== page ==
#teensexting | #sexting | What you need to know about sexting

As technology constantly evolves parents and guardians have to be vigilant of the many threats which their teenagers may face.

Mike Bolhuis specialist investigator into serious violent and serious economic crimes of Specialised Security Services warned parents, guardians and teens of the dangers of sexting which could lead to sextortion.

He urged caregivers to be vigilant and to take the responsibility to educate not only their children but also themselves.

“Sexting is most prevalent from the age of 15–years – old and over,” explained Bolhuis.

“A total of 17% of people interviewed said that they had shared a nude or sexual photo of themselves. Sexting accelerates quickly in the mid-teens, from 4% at the age of 13 to 7% at the age of 14.”

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Which apps are most used

The legality of sexting in SA
•Sexting is a criminal offence for under 18’s in South Africa.
•The law does not make any exception for under age people creating, possessing or sharing such material between themselves.
•When children engage in sexting, they create an indecent image of a person under the age of 18 (even if it is an image of themselves), which is against the law.
•Distributing such an image via any form of text/social media is also illegal.
•Sending a naked selfie if you are under the age of 18 can be a criminal offence.

The impact of sexting from a psychological and neurological perspective is complicated

As children enter adolescence (around the age of 12-years-old) several changes are occurring in their brains.
•They begin to develop their identity.
•They move away from their parents and move towards their peers.
•They begin to develop sexually as they move towards puberty.
•During this period (12 – 25 years old), young people start to experiment with who they are, and they start to try out new behaviours.
•This is the most vulnerable age for sexting as they enter romantic and sexual relationships.

The impact on the teenager’s brain
• Technology is the enabler for trying new behaviour.
• There are no complex intricacies of non-verbal communication: no looks of disgust or disapproval.
• Without this normal, interactive and immediate negative feedback, the teenager can easily make errors in judgement or take greater risks.
• The young person will only receive a response or feedback after sending the nude photo.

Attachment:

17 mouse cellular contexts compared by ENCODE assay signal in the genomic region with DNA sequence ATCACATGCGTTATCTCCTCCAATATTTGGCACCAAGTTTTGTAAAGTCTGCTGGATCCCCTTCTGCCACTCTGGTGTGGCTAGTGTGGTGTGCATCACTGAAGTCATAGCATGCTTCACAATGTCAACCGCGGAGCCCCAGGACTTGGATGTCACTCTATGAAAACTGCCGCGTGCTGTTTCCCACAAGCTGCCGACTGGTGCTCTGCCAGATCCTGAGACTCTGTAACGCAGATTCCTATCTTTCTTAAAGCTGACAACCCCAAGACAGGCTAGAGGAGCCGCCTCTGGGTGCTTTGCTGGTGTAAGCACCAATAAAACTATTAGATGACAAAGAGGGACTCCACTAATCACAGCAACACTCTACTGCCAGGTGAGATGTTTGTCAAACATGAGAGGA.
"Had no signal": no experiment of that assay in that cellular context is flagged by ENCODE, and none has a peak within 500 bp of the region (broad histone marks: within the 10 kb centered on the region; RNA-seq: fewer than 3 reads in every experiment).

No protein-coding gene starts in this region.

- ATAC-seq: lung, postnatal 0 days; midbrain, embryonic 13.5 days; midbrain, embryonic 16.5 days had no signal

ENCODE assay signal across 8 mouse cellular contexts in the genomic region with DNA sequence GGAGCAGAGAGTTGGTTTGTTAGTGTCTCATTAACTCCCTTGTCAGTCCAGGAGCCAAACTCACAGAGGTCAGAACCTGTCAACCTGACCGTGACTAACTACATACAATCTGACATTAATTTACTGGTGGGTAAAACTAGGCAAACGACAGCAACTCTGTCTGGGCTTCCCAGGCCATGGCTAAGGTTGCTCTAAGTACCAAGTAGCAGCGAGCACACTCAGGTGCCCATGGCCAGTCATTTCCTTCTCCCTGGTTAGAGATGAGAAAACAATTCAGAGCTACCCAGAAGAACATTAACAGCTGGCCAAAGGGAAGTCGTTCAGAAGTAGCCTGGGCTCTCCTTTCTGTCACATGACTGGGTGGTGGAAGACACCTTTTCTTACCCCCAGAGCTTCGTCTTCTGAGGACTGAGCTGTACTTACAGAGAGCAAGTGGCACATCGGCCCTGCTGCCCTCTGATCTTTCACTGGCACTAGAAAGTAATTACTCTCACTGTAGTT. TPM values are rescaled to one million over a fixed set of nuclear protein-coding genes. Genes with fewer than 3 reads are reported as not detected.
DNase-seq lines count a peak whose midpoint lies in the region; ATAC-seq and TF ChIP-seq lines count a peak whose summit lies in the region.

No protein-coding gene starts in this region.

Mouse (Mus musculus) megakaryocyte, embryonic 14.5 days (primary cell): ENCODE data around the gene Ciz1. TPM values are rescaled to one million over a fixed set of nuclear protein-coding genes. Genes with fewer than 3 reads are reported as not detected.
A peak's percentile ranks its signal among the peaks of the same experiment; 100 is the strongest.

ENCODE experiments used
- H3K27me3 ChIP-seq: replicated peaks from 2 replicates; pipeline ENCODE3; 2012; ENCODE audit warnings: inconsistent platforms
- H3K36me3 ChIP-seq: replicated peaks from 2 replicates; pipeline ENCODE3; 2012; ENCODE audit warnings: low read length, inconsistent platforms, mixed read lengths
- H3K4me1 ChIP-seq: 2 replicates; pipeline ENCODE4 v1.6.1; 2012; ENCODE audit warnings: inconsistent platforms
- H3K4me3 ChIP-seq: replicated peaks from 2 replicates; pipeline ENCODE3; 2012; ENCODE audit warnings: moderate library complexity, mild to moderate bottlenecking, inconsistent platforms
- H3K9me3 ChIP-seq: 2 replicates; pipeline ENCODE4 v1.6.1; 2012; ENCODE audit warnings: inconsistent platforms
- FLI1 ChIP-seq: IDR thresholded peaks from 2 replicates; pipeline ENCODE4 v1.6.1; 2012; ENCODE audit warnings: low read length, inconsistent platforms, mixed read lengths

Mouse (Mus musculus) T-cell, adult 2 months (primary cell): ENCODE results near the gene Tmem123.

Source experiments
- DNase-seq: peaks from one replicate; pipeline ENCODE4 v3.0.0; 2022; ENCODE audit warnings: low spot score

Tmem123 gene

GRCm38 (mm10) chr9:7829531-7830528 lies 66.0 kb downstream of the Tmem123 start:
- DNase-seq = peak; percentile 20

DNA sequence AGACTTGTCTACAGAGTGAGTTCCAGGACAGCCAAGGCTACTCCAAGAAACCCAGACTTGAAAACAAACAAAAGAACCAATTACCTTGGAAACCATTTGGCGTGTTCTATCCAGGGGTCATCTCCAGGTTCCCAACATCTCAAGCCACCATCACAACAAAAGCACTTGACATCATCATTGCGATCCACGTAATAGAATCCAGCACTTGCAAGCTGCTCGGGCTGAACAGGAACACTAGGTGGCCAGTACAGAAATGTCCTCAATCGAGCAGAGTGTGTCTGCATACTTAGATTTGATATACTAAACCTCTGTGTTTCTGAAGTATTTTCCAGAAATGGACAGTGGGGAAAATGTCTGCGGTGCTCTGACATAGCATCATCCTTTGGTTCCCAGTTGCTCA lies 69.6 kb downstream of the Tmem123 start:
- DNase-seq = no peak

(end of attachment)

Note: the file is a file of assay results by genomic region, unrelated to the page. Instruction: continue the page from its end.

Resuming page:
• The child will wait in anticipation of this delayed response.
• In this process, a boost of the chemical dopamine will be released.
• Dopamine is our “reward” chemical and makes any person, of any age, feel good about what we have done.
• This “reward” will escalate the risky behaviour.
• If the child receives a positive response, this sets the process down in the brain.
• If the child receives a negative response by a semblance of disgust, shame sets in.

Possible consequences of sexting
• Emotional distress.
• Sexual bullying when others make presumptions of the child’s sexual activity.
• Revenge porn the sharing or distribution of nude or sexually explicit material of someone without their permission, to specifically humiliate them or to take revenge on them.
• Disabling reputation.
• Negative effect on education and employment prospects.
• Self-harm.
• Exposure to child pornography and grooming by sexual predators.
• Sextortion a type of blackmail where someone is forced to perform sexual acts online, send sexualised pictures of themselves, or pay money to avoid the initial photographs or videos of them, being shared with their family, friends or employer.

Sexts never go away
• Once sent, any images are out of your control.
• They can be shared, copied and re-posted.
• People and even predators have learned how to copy and save images before apps such as Snapchat, delete them.

Possible signs of sexting
• Increased secrecy
• If your child becomes overly protective of their cell phone and hide their screen from public view
• Grade changes
• A change of friends
• If you check your child’s social media accounts and notice an increase in flirty photos and language or friends who do the same
• An increase in screen time
• If your child leaves the room to talk or text, and insist on using their phone from a private place
• If the is an increase in your child’s anger and defensiveness

While children may try to normalize sexting, your child knows sending a racy photo on a device is risky.

Hiding that behaviour can cause anger and defensiveness. Your child also likely knows about the specific risks associated with sexting — things like sextortion, revenge porn, bullying, a damaged reputation, anxiety, and depression.

However, they may be in denial that the consequences apply to her personally.

What to do if someone threatens to sextort you or your child
• Do not delete any of the messages received.
• Take screenshots of the threats from the scammer as these can be used as evidence.
• Talk to someone you can trust.
• Contact a specialist in this type of crime.
• Discontinue all communication with the scammer.
• Report the extortionist to the messaging or social platform, on which they are contacting you.
• Sextortion is traumatic for any person at any age.
• Contact a trusted counsellor to help you and your child deal with this ordeal.

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